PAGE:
In glorious times past, Macedon was the ancient kingdom of Alexander the Great. Now, it is a picturesque and controversial little country. In Bulgaria, people tend to think of Macedonia as an erstwhile part of the Greater Bulgarian Empire, from back when their own vast kingdom reached “the three seas” — the Black Sea, the Mediterranean, and the Aegean. In more recent years it was part of what was known as Yugoslavia, the collection of mostly Slavic states cobbled together in the messy aftermath of WWI. Then when that was torn apart starting in the 1990s and running into this century, the bits and pieces included at least one part they couldn’t even label. That was, of course, Macedonia. The country’s official name is F.Y.R.O.M., at least as far as the EU and NATO are concerned. The Former Yugoslav Republic of Macedonia. Really! That’s because neighboring Greece lays claim to the word Macedonia, since it is the name they call a region of theirs near the border. Like having trademark rights on “Greek Yogurt” (because, as any Bulgarian will tell you, yogurt originated in Bulgaria and the best comes from there. Even our FDA says it isn’t yogurt unless it contains lactobacillus bulgaricus. But I digress.)
I mentioned Macedonia only in passing in A Breeze in Bulgaria, in connection with telling about the history behind September “Unification Day” holiday (p. 52). Still, every time it came up it was an uncomfortable topic, one that people would say that’s too hard to go into now, beyond half-jokingly saying that the Macedonians are really Bulgarian but they just don’t know it. The languages are very similar, the food and certainly the rakiya are the same, the Orthodox Christian religion is separated only by political jurisdictions, and many cultural traditions are so similar as to be identical to the casual observer. I’m quite casual enough to qualify, and I expect many readers here will be as well. With so much similarity (for those of us unaware of nuances and old injuries), the underlying and persistent antagonism between the two countries is hard to comprehend.
With that background, I was surprised to read today of a breakthrough in international relations, one related to Macedonia. The headline caught my eye immediately:
Macedonia, Bulgaria Set to Sign Historic Friendship Treaty
I think it’s about time we had some news involving peace and friendship, don’t you? The story was reported in the Balkan Insight news service, and if I may quote,
That is great news, isn’t it? I hope it gives you a lift. It does me. I needed one. I’ve been drawn into a few rabbit holes lately, on Facebook and by watching the news.
Peace in our time. Think about it.
I could sign on to PEACE in our TIME, and respect the planet in our time, and equal respect to every human and animal on the planet (unless they are trying to kill me) in our TIME. Actually, I don’t have that much time left. Change all of the previous IN OUR TIMES to IN YOUR TIME or THEIR TIME. No war would be really terrific. But wait! That would put wheel chair makers out of business. I had better re-think this whole thing.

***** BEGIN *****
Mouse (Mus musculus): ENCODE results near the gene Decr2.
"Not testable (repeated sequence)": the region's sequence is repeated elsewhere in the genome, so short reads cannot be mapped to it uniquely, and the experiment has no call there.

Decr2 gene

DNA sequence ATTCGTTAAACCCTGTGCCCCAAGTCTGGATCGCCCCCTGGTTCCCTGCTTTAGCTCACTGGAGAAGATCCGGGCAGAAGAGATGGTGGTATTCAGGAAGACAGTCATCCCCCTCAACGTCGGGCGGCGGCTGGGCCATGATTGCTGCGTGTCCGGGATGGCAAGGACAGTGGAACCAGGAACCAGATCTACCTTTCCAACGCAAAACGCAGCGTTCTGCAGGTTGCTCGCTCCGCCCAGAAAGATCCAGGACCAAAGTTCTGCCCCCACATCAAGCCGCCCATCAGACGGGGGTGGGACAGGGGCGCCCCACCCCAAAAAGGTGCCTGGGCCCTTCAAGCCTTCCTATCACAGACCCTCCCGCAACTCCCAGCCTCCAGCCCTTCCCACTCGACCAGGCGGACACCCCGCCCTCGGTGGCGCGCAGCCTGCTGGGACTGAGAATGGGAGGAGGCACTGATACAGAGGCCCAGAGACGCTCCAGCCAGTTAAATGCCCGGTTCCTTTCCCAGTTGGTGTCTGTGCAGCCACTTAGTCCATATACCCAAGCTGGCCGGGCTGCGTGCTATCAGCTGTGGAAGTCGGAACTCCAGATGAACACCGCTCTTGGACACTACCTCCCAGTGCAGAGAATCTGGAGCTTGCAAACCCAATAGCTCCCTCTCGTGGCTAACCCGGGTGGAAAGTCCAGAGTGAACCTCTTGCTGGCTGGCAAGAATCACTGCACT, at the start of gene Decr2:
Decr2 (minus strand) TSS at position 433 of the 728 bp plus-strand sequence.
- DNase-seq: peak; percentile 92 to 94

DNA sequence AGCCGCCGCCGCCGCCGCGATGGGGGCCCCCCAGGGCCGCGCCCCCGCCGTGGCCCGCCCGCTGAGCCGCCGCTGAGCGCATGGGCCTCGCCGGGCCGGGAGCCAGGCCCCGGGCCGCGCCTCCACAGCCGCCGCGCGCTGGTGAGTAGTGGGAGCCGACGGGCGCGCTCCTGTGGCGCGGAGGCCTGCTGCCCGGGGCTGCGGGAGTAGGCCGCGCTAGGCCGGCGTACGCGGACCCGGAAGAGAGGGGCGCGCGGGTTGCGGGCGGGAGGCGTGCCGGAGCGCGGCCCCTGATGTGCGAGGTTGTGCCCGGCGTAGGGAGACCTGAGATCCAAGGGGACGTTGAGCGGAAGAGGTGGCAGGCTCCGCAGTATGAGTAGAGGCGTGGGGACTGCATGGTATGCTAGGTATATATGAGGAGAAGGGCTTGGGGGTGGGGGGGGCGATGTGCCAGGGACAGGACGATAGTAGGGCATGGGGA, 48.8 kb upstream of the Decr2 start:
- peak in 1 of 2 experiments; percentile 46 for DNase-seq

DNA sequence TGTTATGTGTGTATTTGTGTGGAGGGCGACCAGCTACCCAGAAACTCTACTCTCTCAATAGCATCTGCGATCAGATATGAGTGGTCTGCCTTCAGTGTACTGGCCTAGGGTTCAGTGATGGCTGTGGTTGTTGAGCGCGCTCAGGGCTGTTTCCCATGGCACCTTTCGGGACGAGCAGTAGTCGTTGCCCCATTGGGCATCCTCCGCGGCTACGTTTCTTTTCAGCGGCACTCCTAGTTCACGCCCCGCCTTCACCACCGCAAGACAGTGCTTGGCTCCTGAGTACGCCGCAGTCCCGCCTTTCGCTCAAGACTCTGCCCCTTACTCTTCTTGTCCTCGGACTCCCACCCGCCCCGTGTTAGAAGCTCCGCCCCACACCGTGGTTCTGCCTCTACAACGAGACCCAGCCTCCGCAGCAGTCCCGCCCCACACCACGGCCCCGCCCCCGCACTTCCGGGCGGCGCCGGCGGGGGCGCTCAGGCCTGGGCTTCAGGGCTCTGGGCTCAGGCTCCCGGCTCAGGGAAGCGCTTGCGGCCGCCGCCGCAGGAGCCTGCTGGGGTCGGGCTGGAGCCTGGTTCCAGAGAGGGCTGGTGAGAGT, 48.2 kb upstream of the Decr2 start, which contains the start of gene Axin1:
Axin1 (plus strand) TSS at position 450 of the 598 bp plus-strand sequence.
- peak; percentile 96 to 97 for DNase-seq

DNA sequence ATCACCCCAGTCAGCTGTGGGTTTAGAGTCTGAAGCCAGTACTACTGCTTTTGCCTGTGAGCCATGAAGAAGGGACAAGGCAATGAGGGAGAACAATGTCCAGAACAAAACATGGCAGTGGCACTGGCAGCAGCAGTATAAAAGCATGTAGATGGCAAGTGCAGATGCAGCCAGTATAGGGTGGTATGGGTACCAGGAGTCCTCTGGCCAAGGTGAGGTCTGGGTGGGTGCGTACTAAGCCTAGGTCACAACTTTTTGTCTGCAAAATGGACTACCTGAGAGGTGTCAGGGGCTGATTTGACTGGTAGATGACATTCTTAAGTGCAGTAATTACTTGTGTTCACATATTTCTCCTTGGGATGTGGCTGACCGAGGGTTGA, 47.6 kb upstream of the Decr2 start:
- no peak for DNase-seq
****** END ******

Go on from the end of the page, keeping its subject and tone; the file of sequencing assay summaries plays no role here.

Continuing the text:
No war, good idea. Don’t worry, the wheel chair makers will still have the people who fall off trains and stuff like that.
It would be wonderful to be there for the celebration and symbolism!!
Bet there will be a lot of horo dancing! Rakiya, sausages. International treaties always make me hungry.
Now if only the Israeli and Palestinian disagreements could come to this wonderful disposition! Thank you for sharing this great news, Bruce.
Us too! There are lots of places we could make peace. Been working at if throughout most of our history. Maybe we’re doing something wrong. But yes, I agree, friendship treaties all around! Peace be unto you, my friend.
Wow, I didn’t know the President of the EU will be a Bulgarian next year. I called a Bulgarian friend and told her about the article. She knew about the EU president selection but she hadn’t heard about the friendship treaty. She had an opinion on it immediately though, putting the two things together. She said Macedonia was doing this because of Bulgaria taking over the EU presidency and they want to get an inside track on joining. Once BG is in charge I wonder if they might be able to get rid of that dumb F.Y.R.O business and just tell Greece to suck it up. I doubt it.
Well, I guess you’re right. Thanks for reading, and for your comments. On getting Greece to let Macedonia use the name without the qualifier, that might fall into the “highly unlikely” category. Western Europe has been trying to get Greece to “suck it up” for years now (remember the last big bailout, back in 2015?
And by the way I think your headline is kind of misleading. The “Friendship Treaty” just says they will stop arguing about what to call their language and stuff like that. There weren’t any hostilities like war or military maneuvers. “Peace in our time” will need a lot more work than that. It’s kind of funny when you think about it, like a treaty between Texas and Oklahoma. (That could never happen though.)
Aww, misleading? Any little bit of peaceful resolution is a good thing. Besides, I can’t write right and keep my tongue in cheek all at the same time. Peace, my friend.